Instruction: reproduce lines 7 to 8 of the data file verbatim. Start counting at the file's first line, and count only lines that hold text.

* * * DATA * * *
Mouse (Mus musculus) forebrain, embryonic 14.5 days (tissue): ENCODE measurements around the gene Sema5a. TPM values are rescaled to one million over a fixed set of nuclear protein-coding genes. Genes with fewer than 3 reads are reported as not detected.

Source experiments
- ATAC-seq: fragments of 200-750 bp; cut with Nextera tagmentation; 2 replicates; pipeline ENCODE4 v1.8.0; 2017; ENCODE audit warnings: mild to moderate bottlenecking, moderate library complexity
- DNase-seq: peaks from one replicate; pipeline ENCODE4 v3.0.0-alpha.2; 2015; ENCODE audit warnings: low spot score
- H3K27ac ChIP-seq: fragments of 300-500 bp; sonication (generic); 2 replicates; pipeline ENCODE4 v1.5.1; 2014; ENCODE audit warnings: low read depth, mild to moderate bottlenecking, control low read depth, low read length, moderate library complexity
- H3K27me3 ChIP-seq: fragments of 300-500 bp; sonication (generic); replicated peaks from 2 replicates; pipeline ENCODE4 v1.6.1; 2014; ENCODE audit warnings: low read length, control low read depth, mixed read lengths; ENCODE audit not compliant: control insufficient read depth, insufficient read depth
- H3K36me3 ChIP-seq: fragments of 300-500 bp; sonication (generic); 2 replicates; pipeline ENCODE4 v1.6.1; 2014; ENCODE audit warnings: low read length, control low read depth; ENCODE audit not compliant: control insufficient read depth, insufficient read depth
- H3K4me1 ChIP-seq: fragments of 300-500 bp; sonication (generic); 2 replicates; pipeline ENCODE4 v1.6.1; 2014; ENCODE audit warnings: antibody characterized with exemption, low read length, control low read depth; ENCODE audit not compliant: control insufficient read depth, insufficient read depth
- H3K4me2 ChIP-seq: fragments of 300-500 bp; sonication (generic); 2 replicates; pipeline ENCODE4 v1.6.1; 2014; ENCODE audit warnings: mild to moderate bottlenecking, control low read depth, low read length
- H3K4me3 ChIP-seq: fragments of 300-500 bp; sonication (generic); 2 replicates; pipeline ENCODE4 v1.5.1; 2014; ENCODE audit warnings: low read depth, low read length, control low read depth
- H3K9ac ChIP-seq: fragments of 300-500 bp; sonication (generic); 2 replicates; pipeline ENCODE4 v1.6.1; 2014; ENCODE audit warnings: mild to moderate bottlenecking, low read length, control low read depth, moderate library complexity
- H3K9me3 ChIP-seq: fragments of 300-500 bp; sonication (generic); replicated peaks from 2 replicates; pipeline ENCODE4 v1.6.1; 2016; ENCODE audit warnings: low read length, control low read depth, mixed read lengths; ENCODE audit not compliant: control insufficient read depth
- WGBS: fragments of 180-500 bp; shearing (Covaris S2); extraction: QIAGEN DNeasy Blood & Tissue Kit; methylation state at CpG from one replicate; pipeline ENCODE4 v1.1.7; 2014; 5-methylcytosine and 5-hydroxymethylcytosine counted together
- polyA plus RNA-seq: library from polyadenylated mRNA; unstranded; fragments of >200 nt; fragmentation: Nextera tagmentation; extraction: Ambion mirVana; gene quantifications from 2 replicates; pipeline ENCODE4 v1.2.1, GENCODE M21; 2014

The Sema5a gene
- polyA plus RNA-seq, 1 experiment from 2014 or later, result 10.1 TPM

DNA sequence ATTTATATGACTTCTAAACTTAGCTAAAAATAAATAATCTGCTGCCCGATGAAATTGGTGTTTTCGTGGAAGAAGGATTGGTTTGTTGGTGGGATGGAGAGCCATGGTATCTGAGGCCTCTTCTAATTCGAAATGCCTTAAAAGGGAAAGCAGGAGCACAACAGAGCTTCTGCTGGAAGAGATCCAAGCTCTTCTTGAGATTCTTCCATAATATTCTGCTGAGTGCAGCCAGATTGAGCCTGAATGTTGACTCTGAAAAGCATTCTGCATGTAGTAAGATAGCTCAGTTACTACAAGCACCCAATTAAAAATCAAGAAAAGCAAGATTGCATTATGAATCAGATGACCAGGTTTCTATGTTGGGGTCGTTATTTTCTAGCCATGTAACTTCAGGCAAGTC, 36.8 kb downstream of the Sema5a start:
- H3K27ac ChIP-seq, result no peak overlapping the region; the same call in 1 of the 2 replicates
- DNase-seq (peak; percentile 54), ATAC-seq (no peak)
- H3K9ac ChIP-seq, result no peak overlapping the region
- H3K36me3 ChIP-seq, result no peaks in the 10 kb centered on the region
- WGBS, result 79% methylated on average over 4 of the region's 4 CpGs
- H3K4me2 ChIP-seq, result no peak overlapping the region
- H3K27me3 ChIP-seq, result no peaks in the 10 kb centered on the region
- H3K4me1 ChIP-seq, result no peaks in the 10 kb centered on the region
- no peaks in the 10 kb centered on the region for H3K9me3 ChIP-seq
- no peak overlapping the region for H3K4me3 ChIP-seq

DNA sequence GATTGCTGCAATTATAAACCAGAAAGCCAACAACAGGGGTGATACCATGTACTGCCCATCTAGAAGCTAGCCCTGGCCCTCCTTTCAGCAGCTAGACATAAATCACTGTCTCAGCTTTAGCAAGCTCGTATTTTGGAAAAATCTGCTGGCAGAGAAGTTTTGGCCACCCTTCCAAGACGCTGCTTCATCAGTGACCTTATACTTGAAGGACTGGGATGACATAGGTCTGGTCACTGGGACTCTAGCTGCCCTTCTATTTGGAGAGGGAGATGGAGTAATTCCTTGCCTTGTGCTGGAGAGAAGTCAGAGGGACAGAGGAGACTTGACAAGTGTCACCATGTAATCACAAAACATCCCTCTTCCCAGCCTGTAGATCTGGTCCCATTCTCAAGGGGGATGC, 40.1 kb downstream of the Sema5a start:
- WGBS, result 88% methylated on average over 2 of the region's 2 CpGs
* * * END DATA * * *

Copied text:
- H3K36me3 ChIP-seq: fragments of 300-500 bp; sonication (generic); 2 replicates; pipeline ENCODE4 v1.6.1; 2014; ENCODE audit warnings: low read length, control low read depth; ENCODE audit not compliant: control insufficient read depth, insufficient read depth
- H3K4me1 ChIP-seq: fragments of 300-500 bp; sonication (generic); 2 replicates; pipeline ENCODE4 v1.6.1; 2014; ENCODE audit warnings: antibody characterized with exemption, low read length, control low read depth; ENCODE audit not compliant: control insufficient read depth, insufficient read depth